Outfield competition a lively battle

Outfield competition a lively battle

PEORIA, Ariz. -- The competition for one or two reserve spots on the Mariners' Opening Day roster continues to get more interesting by the day, with no sign of letting up.

With less than three weeks of Spring Training remaining, potential backup outfielders Mike Morse, Wladimir Balentien, Charlton Jimerson and Jeremy Reed are engaged in a "friendly" battle.

"This is as good competition as I've ever seen in a camp," manager John McLaren said.

And it's not at all personal.

"We are all friends and we hope for the best for all of us," Morse said. "We're letting our skills take over and having fun."

While the etched-in-stone outfield starters -- Ichiro Suzuki, Raul Ibanez and Brad Wilkerson -- continue the process of getting their swings groomed for the regular season, the four backup candidates have no such luxury.

It's either play well now or say hello to Tacoma later.

"I have really enjoyed watching them compete," McLaren said. "We want them to show what they got. We're not exactly sure how we want to shape our bench, but our thinking is wide open."

The show-and-tell statistics so far:

• Morse is 18-for-31, leading the team in hits, runs (9), total bases (27), and RBIs (10).

• Balentien is 11-for-34 and leads the team in doubles (6).

• Reed is 6-for-13 with four RBIs and has scored four runs.

• Jimerson is 4-for-18 with four stolen bases in five attempts.

"They all bring something different to the table," McLaren said, "and they are bringing it every day. There are several guys going for that [backup] slot, and it might be two slots, depending how we go with the roster."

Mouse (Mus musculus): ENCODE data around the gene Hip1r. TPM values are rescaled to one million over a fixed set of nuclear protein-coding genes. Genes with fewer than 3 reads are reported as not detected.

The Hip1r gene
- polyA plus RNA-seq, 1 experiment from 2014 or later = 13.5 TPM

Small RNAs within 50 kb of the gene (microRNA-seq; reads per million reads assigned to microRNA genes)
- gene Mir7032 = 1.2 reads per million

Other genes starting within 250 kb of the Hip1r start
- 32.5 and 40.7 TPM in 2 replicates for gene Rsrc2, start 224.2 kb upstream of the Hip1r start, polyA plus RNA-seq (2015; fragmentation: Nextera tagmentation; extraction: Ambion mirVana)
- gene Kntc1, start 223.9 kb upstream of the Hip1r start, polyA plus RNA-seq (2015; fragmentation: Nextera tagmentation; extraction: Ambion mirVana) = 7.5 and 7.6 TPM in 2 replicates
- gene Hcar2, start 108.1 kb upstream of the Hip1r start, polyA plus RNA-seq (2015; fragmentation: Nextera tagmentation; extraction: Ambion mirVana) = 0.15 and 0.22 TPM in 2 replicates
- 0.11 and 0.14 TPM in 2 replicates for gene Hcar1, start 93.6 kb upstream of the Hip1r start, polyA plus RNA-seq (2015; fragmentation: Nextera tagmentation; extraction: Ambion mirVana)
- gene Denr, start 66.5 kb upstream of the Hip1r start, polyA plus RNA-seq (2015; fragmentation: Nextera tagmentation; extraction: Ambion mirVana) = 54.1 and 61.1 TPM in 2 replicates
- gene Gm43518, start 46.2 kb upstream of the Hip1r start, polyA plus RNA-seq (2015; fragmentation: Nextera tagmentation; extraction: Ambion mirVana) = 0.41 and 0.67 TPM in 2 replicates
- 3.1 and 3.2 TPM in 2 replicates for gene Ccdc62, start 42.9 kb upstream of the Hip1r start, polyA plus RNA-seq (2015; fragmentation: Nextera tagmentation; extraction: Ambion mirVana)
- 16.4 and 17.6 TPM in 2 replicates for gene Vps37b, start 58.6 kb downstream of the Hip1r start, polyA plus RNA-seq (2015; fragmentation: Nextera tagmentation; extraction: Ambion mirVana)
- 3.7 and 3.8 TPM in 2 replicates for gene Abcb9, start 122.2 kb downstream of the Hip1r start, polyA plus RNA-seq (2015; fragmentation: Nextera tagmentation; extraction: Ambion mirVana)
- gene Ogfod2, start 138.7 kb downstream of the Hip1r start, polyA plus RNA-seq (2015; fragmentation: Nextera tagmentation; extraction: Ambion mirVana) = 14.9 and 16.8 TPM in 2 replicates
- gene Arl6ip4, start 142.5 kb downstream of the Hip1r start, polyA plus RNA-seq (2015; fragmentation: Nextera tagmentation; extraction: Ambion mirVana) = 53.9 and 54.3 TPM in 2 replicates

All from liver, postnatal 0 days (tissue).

If the Mariners open the season with an 11-man pitching staff, it would create an opening on the bench. But a 12-man staff, which is more common these days, would make it more difficult for McLaren to keep both Morse and Jimerson. They are out of options, whereas Balentien and Reed could be sent to the Minors without risk of losing them.

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"I am prepared for anything," Balentien said. "Those things are out of my control so I keep playing my ball and leave that decision up to others. I want to do my job, play hard every day, and let things happen."

Being competitive on the field is one thing, but it hasn't carried over into the clubhouse. The four players have lockers in the same area.

"I never even think about trying to do better than anyone else," Balentien said. "I'm not thinking that way."

Neither is Morse.

"I love these guys like they're my brothers," he said. "We're having fun and that's the main thing. We're all here trying to show our talent. Hopefully we'll all make the team somehow, but we never talk about it. There is no stress, no fighting, no hoping that the other guys do badly. There is none of that."

As the only left-handed hitter of the bunch, Reed appears to have a disadvantage because all three starting outfielders also are left-handed batters.

"That is a factor here," he said. "I would say most teams have a lefty off the bench and it could come down to me or [Greg] Norton. It's a hard thing to think about, a hard thing to talk about. I don't know what's going to happen either way.

"I am trying to prepare myself to be in the big leagues and to help the team win. I don't want to go back to the Minors."

The competition figures to last for the remainder of camp, and finding enough at-bats for the potential reserves could become more limited as the regulars play more innings.

"We're fortunate in that Morse has some versatility," McLaren said. "We can mix him around at third, maybe even at first. We might put one of the regulars in the DH spot and let one of the others play."

Jim Street is a reporter for MLB.com. This story was not subject to the approval of Major League Baseball or its clubs.